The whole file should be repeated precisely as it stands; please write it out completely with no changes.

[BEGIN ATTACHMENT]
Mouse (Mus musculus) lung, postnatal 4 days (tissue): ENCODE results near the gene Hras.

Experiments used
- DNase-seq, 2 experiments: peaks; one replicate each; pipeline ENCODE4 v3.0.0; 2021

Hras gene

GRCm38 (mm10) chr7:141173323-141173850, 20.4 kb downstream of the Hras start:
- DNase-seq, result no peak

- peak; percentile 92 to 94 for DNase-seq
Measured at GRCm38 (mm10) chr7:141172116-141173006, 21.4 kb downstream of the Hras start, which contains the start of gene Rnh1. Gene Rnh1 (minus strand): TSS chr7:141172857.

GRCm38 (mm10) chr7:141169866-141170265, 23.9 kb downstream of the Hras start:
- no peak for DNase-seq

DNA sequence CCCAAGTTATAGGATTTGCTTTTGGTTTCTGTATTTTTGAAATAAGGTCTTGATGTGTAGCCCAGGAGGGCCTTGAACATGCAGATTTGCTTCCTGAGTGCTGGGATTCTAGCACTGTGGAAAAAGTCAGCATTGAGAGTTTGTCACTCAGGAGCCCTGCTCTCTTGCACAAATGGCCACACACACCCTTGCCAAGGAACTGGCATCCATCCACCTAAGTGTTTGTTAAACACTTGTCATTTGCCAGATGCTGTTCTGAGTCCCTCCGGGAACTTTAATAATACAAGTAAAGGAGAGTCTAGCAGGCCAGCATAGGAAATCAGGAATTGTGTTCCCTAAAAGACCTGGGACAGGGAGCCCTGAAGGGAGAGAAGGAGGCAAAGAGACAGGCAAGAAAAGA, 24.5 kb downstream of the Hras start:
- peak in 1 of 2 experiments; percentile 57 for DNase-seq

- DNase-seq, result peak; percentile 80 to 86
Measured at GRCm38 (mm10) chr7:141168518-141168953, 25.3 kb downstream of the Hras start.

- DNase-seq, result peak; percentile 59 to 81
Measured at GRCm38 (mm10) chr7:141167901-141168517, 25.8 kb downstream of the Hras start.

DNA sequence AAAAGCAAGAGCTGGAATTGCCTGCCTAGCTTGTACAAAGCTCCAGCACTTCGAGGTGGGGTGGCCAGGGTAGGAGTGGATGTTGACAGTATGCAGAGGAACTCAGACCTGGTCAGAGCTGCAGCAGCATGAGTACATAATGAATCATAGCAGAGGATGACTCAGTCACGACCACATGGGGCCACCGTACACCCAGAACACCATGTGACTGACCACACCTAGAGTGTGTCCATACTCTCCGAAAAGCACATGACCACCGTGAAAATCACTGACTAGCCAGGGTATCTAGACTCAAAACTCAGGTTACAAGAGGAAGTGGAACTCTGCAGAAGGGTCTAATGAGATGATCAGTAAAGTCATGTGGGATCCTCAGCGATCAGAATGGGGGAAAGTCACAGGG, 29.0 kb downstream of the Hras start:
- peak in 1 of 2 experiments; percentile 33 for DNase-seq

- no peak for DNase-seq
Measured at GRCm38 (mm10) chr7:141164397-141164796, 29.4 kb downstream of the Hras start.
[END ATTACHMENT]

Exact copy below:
Mouse (Mus musculus) lung, postnatal 4 days (tissue): ENCODE results near the gene Hras.

Experiments used
- DNase-seq, 2 experiments: peaks; one replicate each; pipeline ENCODE4 v3.0.0; 2021

Hras gene

GRCm38 (mm10) chr7:141173323-141173850, 20.4 kb downstream of the Hras start:
- DNase-seq, result no peak

- peak; percentile 92 to 94 for DNase-seq
Measured at GRCm38 (mm10) chr7:141172116-141173006, 21.4 kb downstream of the Hras start, which contains the start of gene Rnh1. Gene Rnh1 (minus strand): TSS chr7:141172857.

GRCm38 (mm10) chr7:141169866-141170265, 23.9 kb downstream of the Hras start:
- no peak for DNase-seq

DNA sequence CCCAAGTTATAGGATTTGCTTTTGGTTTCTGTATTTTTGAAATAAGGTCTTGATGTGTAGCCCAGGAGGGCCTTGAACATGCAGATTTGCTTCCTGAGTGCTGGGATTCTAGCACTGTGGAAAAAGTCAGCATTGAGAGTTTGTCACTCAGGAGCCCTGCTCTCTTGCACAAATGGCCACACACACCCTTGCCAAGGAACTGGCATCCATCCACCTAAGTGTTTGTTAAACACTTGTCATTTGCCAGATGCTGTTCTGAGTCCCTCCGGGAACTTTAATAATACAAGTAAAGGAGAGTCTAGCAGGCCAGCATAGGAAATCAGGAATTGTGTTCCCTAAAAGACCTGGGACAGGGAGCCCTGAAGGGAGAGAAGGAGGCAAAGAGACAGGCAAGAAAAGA, 24.5 kb downstream of the Hras start:
- peak in 1 of 2 experiments; percentile 57 for DNase-seq

- DNase-seq, result peak; percentile 80 to 86
Measured at GRCm38 (mm10) chr7:141168518-141168953, 25.3 kb downstream of the Hras start.

- DNase-seq, result peak; percentile 59 to 81
Measured at GRCm38 (mm10) chr7:141167901-141168517, 25.8 kb downstream of the Hras start.

DNA sequence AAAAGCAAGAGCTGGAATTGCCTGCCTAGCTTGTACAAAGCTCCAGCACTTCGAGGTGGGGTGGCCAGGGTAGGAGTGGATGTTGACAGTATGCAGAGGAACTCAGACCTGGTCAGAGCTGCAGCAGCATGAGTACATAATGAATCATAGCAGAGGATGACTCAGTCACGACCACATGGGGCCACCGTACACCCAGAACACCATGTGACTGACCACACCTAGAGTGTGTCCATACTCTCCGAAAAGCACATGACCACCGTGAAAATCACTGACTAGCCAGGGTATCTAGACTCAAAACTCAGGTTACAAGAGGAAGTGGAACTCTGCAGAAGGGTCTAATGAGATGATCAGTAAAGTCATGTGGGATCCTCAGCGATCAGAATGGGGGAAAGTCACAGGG, 29.0 kb downstream of the Hras start:
- peak in 1 of 2 experiments; percentile 33 for DNase-seq

- no peak for DNase-seq
Measured at GRCm38 (mm10) chr7:141164397-141164796, 29.4 kb downstream of the Hras start.